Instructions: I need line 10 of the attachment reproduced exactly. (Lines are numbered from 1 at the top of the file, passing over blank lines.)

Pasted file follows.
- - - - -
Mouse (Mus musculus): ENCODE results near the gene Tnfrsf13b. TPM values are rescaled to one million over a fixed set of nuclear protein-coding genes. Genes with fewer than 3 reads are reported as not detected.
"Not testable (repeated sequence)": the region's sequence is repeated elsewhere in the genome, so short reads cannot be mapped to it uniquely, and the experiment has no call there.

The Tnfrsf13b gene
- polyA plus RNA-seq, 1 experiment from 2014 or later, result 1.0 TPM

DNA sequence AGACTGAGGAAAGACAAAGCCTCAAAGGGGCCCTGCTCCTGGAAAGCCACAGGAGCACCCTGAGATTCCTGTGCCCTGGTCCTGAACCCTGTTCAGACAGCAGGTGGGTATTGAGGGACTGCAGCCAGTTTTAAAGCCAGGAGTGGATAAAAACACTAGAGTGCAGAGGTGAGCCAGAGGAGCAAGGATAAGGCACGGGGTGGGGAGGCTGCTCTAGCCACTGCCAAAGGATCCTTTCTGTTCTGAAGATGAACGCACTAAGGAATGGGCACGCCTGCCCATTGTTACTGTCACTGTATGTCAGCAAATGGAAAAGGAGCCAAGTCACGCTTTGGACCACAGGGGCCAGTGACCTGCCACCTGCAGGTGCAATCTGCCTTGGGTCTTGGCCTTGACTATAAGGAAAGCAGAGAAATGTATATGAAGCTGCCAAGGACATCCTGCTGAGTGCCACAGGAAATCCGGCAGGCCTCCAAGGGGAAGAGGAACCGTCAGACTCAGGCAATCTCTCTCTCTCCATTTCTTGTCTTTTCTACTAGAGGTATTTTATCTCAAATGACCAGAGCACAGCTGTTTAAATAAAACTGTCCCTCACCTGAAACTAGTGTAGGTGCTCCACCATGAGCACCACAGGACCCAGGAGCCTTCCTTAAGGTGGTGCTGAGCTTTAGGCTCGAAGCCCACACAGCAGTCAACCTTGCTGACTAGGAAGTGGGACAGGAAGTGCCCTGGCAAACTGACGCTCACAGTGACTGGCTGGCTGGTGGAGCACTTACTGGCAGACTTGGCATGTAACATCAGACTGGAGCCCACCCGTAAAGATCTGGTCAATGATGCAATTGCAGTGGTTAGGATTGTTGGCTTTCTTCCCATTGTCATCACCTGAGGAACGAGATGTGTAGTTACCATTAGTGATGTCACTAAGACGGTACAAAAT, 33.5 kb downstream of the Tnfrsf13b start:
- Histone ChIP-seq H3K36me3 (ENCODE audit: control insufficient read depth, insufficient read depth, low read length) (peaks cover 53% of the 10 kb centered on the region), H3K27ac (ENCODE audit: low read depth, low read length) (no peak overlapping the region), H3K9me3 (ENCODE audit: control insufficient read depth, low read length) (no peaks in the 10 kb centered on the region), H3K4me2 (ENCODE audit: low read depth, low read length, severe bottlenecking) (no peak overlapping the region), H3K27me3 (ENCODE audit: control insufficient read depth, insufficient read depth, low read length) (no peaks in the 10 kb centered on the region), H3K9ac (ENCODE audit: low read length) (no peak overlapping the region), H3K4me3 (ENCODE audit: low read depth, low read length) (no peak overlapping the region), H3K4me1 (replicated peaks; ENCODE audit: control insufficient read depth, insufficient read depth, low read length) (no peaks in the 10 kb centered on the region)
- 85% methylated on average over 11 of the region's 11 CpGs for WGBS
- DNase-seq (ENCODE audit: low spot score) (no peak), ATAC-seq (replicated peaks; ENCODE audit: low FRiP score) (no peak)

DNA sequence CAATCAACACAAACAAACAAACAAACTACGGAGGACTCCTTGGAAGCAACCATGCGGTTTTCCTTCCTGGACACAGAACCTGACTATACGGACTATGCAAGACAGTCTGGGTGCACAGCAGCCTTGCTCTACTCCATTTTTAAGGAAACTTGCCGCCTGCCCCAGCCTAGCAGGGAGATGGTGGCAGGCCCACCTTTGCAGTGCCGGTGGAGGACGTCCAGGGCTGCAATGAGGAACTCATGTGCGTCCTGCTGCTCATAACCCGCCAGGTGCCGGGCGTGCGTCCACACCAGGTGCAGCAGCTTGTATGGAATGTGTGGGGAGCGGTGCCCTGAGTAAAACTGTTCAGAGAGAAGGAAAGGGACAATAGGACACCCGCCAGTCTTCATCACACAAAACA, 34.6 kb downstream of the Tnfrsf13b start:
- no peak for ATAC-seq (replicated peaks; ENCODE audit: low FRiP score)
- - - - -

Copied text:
- no peak for ATAC-seq (replicated peaks; ENCODE audit: low FRiP score)